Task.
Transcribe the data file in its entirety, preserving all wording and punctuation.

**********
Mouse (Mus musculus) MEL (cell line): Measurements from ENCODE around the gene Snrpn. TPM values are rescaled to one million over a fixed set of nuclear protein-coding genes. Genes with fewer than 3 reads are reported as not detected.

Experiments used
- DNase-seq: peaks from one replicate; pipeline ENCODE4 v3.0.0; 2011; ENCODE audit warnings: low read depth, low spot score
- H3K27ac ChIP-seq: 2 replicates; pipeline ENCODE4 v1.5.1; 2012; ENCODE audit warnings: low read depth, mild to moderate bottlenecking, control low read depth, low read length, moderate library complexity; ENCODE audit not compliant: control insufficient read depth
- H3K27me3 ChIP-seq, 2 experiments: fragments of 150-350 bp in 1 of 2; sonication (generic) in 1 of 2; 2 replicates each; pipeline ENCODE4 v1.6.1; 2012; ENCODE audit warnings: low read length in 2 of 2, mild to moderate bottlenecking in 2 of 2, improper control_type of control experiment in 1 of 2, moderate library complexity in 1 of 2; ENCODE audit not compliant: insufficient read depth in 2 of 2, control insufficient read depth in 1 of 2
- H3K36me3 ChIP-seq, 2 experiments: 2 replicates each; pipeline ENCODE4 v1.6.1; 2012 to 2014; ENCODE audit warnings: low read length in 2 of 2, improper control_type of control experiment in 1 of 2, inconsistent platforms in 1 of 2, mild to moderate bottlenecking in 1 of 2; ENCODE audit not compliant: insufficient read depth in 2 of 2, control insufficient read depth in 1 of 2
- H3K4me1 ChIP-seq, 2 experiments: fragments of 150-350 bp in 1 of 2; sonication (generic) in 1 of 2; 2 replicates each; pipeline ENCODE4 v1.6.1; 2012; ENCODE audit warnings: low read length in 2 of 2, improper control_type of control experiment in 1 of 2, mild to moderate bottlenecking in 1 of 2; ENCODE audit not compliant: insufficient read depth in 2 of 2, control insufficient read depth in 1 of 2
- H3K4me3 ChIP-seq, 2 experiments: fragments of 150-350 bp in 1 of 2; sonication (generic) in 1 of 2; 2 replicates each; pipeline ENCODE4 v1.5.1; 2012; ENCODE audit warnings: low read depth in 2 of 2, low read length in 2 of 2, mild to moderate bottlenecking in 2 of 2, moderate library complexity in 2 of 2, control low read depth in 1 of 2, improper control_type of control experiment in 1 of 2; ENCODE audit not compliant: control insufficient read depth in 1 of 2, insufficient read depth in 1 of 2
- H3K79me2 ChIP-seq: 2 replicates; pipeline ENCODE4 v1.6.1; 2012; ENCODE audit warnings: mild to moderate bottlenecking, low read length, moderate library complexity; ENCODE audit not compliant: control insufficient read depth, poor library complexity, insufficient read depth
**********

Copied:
Mouse (Mus musculus) MEL (cell line): Measurements from ENCODE around the gene Snrpn. TPM values are rescaled to one million over a fixed set of nuclear protein-coding genes. Genes with fewer than 3 reads are reported as not detected.

Experiments used
- DNase-seq: peaks from one replicate; pipeline ENCODE4 v3.0.0; 2011; ENCODE audit warnings: low read depth, low spot score
- H3K27ac ChIP-seq: 2 replicates; pipeline ENCODE4 v1.5.1; 2012; ENCODE audit warnings: low read depth, mild to moderate bottlenecking, control low read depth, low read length, moderate library complexity; ENCODE audit not compliant: control insufficient read depth
- H3K27me3 ChIP-seq, 2 experiments: fragments of 150-350 bp in 1 of 2; sonication (generic) in 1 of 2; 2 replicates each; pipeline ENCODE4 v1.6.1; 2012; ENCODE audit warnings: low read length in 2 of 2, mild to moderate bottlenecking in 2 of 2, improper control_type of control experiment in 1 of 2, moderate library complexity in 1 of 2; ENCODE audit not compliant: insufficient read depth in 2 of 2, control insufficient read depth in 1 of 2
- H3K36me3 ChIP-seq, 2 experiments: 2 replicates each; pipeline ENCODE4 v1.6.1; 2012 to 2014; ENCODE audit warnings: low read length in 2 of 2, improper control_type of control experiment in 1 of 2, inconsistent platforms in 1 of 2, mild to moderate bottlenecking in 1 of 2; ENCODE audit not compliant: insufficient read depth in 2 of 2, control insufficient read depth in 1 of 2
- H3K4me1 ChIP-seq, 2 experiments: fragments of 150-350 bp in 1 of 2; sonication (generic) in 1 of 2; 2 replicates each; pipeline ENCODE4 v1.6.1; 2012; ENCODE audit warnings: low read length in 2 of 2, improper control_type of control experiment in 1 of 2, mild to moderate bottlenecking in 1 of 2; ENCODE audit not compliant: insufficient read depth in 2 of 2, control insufficient read depth in 1 of 2
- H3K4me3 ChIP-seq, 2 experiments: fragments of 150-350 bp in 1 of 2; sonication (generic) in 1 of 2; 2 replicates each; pipeline ENCODE4 v1.5.1; 2012; ENCODE audit warnings: low read depth in 2 of 2, low read length in 2 of 2, mild to moderate bottlenecking in 2 of 2, moderate library complexity in 2 of 2, control low read depth in 1 of 2, improper control_type of control experiment in 1 of 2; ENCODE audit not compliant: control insufficient read depth in 1 of 2, insufficient read depth in 1 of 2
- H3K79me2 ChIP-seq: 2 replicates; pipeline ENCODE4 v1.6.1; 2012; ENCODE audit warnings: mild to moderate bottlenecking, low read length, moderate library complexity; ENCODE audit not compliant: control insufficient read depth, poor library complexity, insufficient read depth